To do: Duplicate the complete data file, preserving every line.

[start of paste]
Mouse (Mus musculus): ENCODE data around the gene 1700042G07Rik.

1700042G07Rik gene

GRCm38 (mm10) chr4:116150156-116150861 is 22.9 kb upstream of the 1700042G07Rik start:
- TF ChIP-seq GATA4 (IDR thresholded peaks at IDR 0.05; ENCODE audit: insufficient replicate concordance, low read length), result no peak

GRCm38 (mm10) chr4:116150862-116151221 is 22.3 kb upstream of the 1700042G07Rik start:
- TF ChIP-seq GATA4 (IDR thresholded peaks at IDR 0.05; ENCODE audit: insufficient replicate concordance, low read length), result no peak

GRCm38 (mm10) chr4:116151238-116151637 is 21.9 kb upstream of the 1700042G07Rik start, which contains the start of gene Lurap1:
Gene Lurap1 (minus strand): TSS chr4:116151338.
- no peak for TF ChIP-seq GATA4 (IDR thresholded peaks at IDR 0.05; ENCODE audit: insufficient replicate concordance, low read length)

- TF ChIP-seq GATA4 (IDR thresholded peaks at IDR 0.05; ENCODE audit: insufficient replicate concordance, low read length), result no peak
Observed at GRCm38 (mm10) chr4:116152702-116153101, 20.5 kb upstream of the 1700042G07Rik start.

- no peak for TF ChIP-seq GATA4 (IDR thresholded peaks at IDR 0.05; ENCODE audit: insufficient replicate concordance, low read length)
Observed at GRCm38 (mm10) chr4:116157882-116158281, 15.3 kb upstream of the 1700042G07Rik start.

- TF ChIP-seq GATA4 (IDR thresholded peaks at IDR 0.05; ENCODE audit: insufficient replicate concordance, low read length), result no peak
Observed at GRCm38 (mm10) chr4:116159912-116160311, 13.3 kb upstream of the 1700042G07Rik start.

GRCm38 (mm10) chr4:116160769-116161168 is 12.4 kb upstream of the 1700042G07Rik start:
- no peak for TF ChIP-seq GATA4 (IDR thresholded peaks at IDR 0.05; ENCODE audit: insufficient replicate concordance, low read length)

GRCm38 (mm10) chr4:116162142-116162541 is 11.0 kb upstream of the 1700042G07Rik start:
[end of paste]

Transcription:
Mouse (Mus musculus): ENCODE data around the gene 1700042G07Rik.

1700042G07Rik gene

GRCm38 (mm10) chr4:116150156-116150861 is 22.9 kb upstream of the 1700042G07Rik start:
- TF ChIP-seq GATA4 (IDR thresholded peaks at IDR 0.05; ENCODE audit: insufficient replicate concordance, low read length), result no peak

GRCm38 (mm10) chr4:116150862-116151221 is 22.3 kb upstream of the 1700042G07Rik start:
- TF ChIP-seq GATA4 (IDR thresholded peaks at IDR 0.05; ENCODE audit: insufficient replicate concordance, low read length), result no peak

GRCm38 (mm10) chr4:116151238-116151637 is 21.9 kb upstream of the 1700042G07Rik start, which contains the start of gene Lurap1:
Gene Lurap1 (minus strand): TSS chr4:116151338.
- no peak for TF ChIP-seq GATA4 (IDR thresholded peaks at IDR 0.05; ENCODE audit: insufficient replicate concordance, low read length)

- TF ChIP-seq GATA4 (IDR thresholded peaks at IDR 0.05; ENCODE audit: insufficient replicate concordance, low read length), result no peak
Observed at GRCm38 (mm10) chr4:116152702-116153101, 20.5 kb upstream of the 1700042G07Rik start.

- no peak for TF ChIP-seq GATA4 (IDR thresholded peaks at IDR 0.05; ENCODE audit: insufficient replicate concordance, low read length)
Observed at GRCm38 (mm10) chr4:116157882-116158281, 15.3 kb upstream of the 1700042G07Rik start.

- TF ChIP-seq GATA4 (IDR thresholded peaks at IDR 0.05; ENCODE audit: insufficient replicate concordance, low read length), result no peak
Observed at GRCm38 (mm10) chr4:116159912-116160311, 13.3 kb upstream of the 1700042G07Rik start.

GRCm38 (mm10) chr4:116160769-116161168 is 12.4 kb upstream of the 1700042G07Rik start:
- no peak for TF ChIP-seq GATA4 (IDR thresholded peaks at IDR 0.05; ENCODE audit: insufficient replicate concordance, low read length)

GRCm38 (mm10) chr4:116162142-116162541 is 11.0 kb upstream of the 1700042G07Rik start: